The UK industrial sector has bucked the trend seen in the other major commercial property sectors since the Brexit vote in June last year. Intense investor demand and high levels of investment activity have driven down yields on prime assets to record lows. So can investors still find value in the sector, or is it already too late in the cycle? How can they capitalise on future growth opportunities without taking on too much additional risk?
A record £6 billion was invested in UK industrial property last year, with a further £3.5 billion in the first half of 2017. As a result, prime industrial yields have fallen by around 0.25%, with the lowest in London and the South East now being quoted at 4.5% for standard industrials. Whereas only a year ago, there was a 1.25% to 1.5% premium for prime industrial yields over prime office yields, that gap has now fallen to 0.75% and only 0.5% over prime high street shops.
But this does not reflect the reality of actual yields being transacted in the marketplace and the considerable differences in yield levels for the many segments of the market, which creates opportunities for investors to still find value opportunities.
Smaller lot sizes = greater value
For instance, historically yields on smaller lot sizes (<£10 million) have been 1.0% higher than those of larger lots (>£10m), but the focus of institutional investors and REITs has been almost exclusively on larger lots. Smaller lot sizes therefore trade at a discount because of the lower weight of capital targeting them. Of a total of 667 industrial investment deals involving lot sizes greater than £5 million between the beginning of 2015 and August 2017, 60 percent were greater than £10 million, according to Property Data, with the average lot size at £25 million. At the other end of the scale, only four percent were of lot sizes greater than £100 million.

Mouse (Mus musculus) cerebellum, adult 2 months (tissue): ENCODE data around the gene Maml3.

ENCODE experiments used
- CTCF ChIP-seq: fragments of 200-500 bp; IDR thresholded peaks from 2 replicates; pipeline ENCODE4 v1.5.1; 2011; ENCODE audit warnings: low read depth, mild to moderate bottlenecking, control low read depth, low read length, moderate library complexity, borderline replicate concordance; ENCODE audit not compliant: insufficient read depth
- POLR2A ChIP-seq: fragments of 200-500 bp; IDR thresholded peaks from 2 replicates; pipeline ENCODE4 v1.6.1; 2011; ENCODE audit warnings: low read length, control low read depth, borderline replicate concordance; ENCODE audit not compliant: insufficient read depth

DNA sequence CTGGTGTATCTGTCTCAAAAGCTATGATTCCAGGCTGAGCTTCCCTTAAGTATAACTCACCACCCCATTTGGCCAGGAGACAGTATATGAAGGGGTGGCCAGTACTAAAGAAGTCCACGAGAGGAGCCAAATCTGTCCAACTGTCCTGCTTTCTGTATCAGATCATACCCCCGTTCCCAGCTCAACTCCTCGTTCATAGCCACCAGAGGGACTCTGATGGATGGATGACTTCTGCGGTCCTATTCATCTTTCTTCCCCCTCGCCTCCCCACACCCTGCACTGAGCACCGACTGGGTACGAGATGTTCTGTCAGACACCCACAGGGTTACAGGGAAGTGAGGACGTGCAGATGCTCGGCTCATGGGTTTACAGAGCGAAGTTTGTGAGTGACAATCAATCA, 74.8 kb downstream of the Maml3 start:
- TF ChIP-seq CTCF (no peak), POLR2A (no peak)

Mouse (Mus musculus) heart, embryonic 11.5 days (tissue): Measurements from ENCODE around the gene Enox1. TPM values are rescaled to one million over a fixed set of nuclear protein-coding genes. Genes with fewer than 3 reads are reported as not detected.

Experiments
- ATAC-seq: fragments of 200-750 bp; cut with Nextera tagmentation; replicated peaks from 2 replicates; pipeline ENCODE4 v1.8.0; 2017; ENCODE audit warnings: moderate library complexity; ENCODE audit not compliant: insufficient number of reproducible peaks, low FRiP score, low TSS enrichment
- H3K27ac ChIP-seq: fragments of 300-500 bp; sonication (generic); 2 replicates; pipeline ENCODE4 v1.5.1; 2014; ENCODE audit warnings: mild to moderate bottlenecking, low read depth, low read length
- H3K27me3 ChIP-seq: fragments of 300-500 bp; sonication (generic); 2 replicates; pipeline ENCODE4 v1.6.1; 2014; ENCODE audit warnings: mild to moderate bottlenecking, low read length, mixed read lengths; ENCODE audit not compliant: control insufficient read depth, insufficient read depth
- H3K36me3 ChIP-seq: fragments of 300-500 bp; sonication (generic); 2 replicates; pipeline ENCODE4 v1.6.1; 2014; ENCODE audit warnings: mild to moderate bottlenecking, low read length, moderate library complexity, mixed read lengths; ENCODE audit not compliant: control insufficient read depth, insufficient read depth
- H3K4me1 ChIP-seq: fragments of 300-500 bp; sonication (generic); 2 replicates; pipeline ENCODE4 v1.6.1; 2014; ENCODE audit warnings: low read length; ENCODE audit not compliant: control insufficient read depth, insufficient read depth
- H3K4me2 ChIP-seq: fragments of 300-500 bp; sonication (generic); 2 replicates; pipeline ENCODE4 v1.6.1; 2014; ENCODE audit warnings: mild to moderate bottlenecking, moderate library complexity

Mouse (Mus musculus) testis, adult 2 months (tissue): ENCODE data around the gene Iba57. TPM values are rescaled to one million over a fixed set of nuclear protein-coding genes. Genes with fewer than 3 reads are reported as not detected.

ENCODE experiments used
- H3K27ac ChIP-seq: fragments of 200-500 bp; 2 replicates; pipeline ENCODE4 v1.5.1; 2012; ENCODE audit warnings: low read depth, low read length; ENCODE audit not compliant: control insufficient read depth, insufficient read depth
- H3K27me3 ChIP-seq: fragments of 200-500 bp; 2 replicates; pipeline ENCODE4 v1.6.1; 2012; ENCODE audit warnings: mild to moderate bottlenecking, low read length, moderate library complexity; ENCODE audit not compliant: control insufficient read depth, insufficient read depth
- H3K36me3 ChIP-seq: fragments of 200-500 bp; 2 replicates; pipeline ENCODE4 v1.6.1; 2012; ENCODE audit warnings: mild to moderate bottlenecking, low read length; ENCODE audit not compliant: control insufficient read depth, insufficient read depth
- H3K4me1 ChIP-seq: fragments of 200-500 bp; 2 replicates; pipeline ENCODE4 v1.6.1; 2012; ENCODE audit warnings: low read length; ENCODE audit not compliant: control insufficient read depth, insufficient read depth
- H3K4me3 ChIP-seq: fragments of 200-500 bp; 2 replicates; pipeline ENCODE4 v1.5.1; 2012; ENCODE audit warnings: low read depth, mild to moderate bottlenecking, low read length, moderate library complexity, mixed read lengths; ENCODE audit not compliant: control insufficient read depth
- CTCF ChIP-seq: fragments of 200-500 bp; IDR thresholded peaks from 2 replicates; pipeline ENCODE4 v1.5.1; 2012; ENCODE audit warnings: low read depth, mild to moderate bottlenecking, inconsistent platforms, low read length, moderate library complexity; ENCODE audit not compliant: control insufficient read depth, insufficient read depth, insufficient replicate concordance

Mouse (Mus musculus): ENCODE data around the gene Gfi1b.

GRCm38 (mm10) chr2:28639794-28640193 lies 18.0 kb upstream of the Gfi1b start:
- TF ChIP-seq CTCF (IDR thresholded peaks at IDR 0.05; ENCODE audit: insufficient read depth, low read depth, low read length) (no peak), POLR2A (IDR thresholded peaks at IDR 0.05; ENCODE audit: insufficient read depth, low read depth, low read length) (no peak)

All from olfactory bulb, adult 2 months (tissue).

The average yield on all those deals was 6.5%, with almost 90 percent traded at yields at or higher than 5.5% and only five percent at or below 4.5%. With the average yield on transactions of less than £10 million at 7.0% compared to 6.0% for those between £10-50 million, smaller lot sizes continue to command an illiquidity premium. This also reflects the fact that they are generally more management intensive, with lower gross-to-net operating income ratios than larger lot sizes, so all these factors must be taken into consideration.
Distribution of industrials investment deals by yield (2015 to YTD 2017)
Source: Property Data & Canada Life Investments research. Includes all transactions >£5m.
Finding value in shorter-term income
Similarly, there is a yield premium on shorter term income, as institutional investors and pension funds have traditionally focused on the longer-term, in the search for greater security and higher tenant covenant strength. Although yields for all income profiles have been falling consistently since their peak in 2009, there is still a yield gap of around 1.5% between short-term (under seven years) and long-term (more than 15 years) and around 0.8% to 1.0% between medium-term and long-term income.
This gap is now falling rapidly, however, as shown in the chart below. In the first half of this year, yields actually compressed at a faster rate on short-term income compared to long-term income as the concept of ‘optionality’ and increasing value through active asset management attracted more investors to target assets with tenants on shorter leases. This is a trend which we expect to continue.
UK industrial sector yields by remaining lease term
Source: MSCI/IPD UK Quarterly Index, Q2 2017.
Unlocking value via refurbishment potential
The yield gap between good secondary and prime industrial assets is currently around 1.25%. Yet there is still a chronic shortage of investable grade A stock, despite a recent increase in speculative development. Property agent Cushman & Wakefield reports that the grade A portion of national available space dropped by 23% during the last quarter of 2016 and by a further 3.3% during the first three months of 2017, despite over seven million square feet of speculative space completing during 2016. Of the more than 121 million square feet of available industrial and logistics space across all UK sub-markets, only 9% of available space is grade A.